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The Story Behind the Towers


On an early spring day in 1961, David Rockefeller, a grandson of John D., the president of the Chase Manhattan Bank, and the founder of a potent organization called the Downtown– Lower Manhattan Association, attended a meeting for which he, over the previous three years, had laid considerable groundwork. His brother Nelson, who fancied the presidency not of the family bank but of the country, and to that end had been elected governor of New York in 1958, was there; also Robert B. Meyner, the Democratic governor of New Jersey. But neither the world’s most important bank president nor the two powerful governors led the discussion. That favor fell to Austin Tobin, the executive director of the Port of New York Authority—publicly less well known than David Rockefeller or the governors, but within his sphere a towering figure.

The Port Authority, the bi-state, quasi-public agency created in 1921 to assess the region’s transportation needs in a way that would transcend interstate quarreling, was an elite organization, in both the bad and the less frequently invoked good sense of the term, with its battalions of dedicated, expert engineers and designers and planners. Among those professionals, Tobin was revered as a virtual god, a conviction that was inculcated in the agency’s staff. Each morning, when Tobin’s limousine pulled up to the authority’s offices at 111 Eighth Avenue on the west side of Manhattan, news of his arrival was radioed ahead to the building’s elevator operators, who quickly donned white gloves for the purpose of pressing the button that would deliver Tobin up to his suite of offices.

Tobin convened this meeting to unveil a project that had been on the drawing board since the late 1940s, and that only now was edging toward reality under the name World Trade Center. Its intention was to house under one roof the various businesses—shippers, importers, exporters—that worked in international commerce and that were, at that point, scattered in various lower Manhattan locations. Tobin was not, that day, showing off the twin 110-story towers that we came to know. This version was the product of Gordon Bunshaft, probably New York’s most exalted midcentury architect. For this trade center, which at the time was located not on the Hudson but along the East River, Bunshaft and his associates at Skidmore, Owings and Merrill devised a diverse and comparatively humble complex consisting of a central building of over seventy stories, a smaller securities exchange, a world trade “mart” of shops and exhibition space, and parking. The next day’s papers, reviewing the proposal, could scarcely contain themselves. The New York Herald Tribune recommended that citizens should “pull out all the adjectival stops at once and cheer.” The Newark Evening News was usually more suspicious of Port Authority projects in which the benefit to New Jersey was anything less than self-evident, but it, too, was supine before the glamour of such a mighty trio as Rockefeller, Tobin, and Bunshaft, praising the plan as “big, imaginative, and architecturally and financially glamorous.”1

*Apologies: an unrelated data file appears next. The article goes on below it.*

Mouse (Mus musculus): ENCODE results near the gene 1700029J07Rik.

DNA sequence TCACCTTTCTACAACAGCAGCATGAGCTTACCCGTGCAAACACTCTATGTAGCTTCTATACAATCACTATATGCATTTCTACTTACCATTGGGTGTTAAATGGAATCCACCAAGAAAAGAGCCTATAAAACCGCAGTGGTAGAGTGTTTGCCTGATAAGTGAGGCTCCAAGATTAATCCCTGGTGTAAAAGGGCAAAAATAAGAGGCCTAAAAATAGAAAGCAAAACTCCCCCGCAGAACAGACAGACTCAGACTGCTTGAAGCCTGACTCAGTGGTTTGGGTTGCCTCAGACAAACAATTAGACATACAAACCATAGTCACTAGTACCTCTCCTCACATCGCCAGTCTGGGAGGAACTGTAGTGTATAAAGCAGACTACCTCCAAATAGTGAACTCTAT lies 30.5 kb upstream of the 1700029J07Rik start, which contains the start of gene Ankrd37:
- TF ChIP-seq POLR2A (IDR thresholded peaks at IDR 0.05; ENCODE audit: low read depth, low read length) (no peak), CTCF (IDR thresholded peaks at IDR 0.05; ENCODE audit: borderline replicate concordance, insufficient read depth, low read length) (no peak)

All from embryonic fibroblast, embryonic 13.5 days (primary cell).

But if the Evening News was willing to fall into line, Meyner was not. As New Jersey’s governor, he was ever-alert to the prospect of the authority ramming a New York–centric project down his state’s throat. At the same time, opponents on both sides of the Hudson were raising questions about the plan and organizing coalitions and lawsuits to stop it. This gave Meyner some leverage to back up his skepticism. He took one look at the unveiled project, shrugged his shoulders, turned to Nelson, and asked, “What’s in it for me?” A difficult silence, Eric Darton reports in Divided We Stand,2 ensued.